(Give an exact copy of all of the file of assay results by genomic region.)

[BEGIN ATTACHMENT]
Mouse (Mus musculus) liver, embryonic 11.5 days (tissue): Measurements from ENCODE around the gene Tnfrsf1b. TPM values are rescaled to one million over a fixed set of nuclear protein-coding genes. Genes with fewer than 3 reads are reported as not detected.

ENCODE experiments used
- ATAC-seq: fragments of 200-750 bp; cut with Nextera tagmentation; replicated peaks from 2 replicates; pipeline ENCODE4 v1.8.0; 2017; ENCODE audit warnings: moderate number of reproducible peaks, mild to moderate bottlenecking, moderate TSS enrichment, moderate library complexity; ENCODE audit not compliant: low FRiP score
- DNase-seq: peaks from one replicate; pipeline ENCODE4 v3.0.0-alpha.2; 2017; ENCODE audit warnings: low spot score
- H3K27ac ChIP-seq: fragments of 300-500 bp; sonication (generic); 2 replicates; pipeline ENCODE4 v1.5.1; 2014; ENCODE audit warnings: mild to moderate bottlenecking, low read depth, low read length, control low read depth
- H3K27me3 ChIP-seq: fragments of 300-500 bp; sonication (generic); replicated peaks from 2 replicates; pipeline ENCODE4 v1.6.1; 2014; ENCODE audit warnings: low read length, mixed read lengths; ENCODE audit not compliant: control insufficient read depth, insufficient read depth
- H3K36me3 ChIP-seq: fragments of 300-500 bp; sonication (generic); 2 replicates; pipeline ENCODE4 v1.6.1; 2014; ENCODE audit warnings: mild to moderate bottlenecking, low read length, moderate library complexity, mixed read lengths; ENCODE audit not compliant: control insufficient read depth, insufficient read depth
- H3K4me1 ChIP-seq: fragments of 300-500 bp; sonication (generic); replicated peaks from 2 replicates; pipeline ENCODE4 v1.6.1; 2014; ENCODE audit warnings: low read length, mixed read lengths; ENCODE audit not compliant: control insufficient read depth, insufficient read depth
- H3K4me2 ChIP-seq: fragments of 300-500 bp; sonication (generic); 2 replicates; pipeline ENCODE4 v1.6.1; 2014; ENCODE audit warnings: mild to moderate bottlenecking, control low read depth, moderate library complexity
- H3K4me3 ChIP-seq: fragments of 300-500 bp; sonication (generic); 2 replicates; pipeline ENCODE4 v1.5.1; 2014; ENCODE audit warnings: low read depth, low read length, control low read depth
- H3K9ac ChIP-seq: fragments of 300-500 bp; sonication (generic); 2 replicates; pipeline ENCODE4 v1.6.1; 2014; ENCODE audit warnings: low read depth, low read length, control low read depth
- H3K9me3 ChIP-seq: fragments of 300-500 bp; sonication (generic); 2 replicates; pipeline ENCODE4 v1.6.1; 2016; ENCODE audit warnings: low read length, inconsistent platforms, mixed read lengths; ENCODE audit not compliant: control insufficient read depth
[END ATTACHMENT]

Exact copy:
Mouse (Mus musculus) liver, embryonic 11.5 days (tissue): Measurements from ENCODE around the gene Tnfrsf1b. TPM values are rescaled to one million over a fixed set of nuclear protein-coding genes. Genes with fewer than 3 reads are reported as not detected.

ENCODE experiments used
- ATAC-seq: fragments of 200-750 bp; cut with Nextera tagmentation; replicated peaks from 2 replicates; pipeline ENCODE4 v1.8.0; 2017; ENCODE audit warnings: moderate number of reproducible peaks, mild to moderate bottlenecking, moderate TSS enrichment, moderate library complexity; ENCODE audit not compliant: low FRiP score
- DNase-seq: peaks from one replicate; pipeline ENCODE4 v3.0.0-alpha.2; 2017; ENCODE audit warnings: low spot score
- H3K27ac ChIP-seq: fragments of 300-500 bp; sonication (generic); 2 replicates; pipeline ENCODE4 v1.5.1; 2014; ENCODE audit warnings: mild to moderate bottlenecking, low read depth, low read length, control low read depth
- H3K27me3 ChIP-seq: fragments of 300-500 bp; sonication (generic); replicated peaks from 2 replicates; pipeline ENCODE4 v1.6.1; 2014; ENCODE audit warnings: low read length, mixed read lengths; ENCODE audit not compliant: control insufficient read depth, insufficient read depth
- H3K36me3 ChIP-seq: fragments of 300-500 bp; sonication (generic); 2 replicates; pipeline ENCODE4 v1.6.1; 2014; ENCODE audit warnings: mild to moderate bottlenecking, low read length, moderate library complexity, mixed read lengths; ENCODE audit not compliant: control insufficient read depth, insufficient read depth
- H3K4me1 ChIP-seq: fragments of 300-500 bp; sonication (generic); replicated peaks from 2 replicates; pipeline ENCODE4 v1.6.1; 2014; ENCODE audit warnings: low read length, mixed read lengths; ENCODE audit not compliant: control insufficient read depth, insufficient read depth
- H3K4me2 ChIP-seq: fragments of 300-500 bp; sonication (generic); 2 replicates; pipeline ENCODE4 v1.6.1; 2014; ENCODE audit warnings: mild to moderate bottlenecking, control low read depth, moderate library complexity
- H3K4me3 ChIP-seq: fragments of 300-500 bp; sonication (generic); 2 replicates; pipeline ENCODE4 v1.5.1; 2014; ENCODE audit warnings: low read depth, low read length, control low read depth
- H3K9ac ChIP-seq: fragments of 300-500 bp; sonication (generic); 2 replicates; pipeline ENCODE4 v1.6.1; 2014; ENCODE audit warnings: low read depth, low read length, control low read depth
- H3K9me3 ChIP-seq: fragments of 300-500 bp; sonication (generic); 2 replicates; pipeline ENCODE4 v1.6.1; 2016; ENCODE audit warnings: low read length, inconsistent platforms, mixed read lengths; ENCODE audit not compliant: control insufficient read depth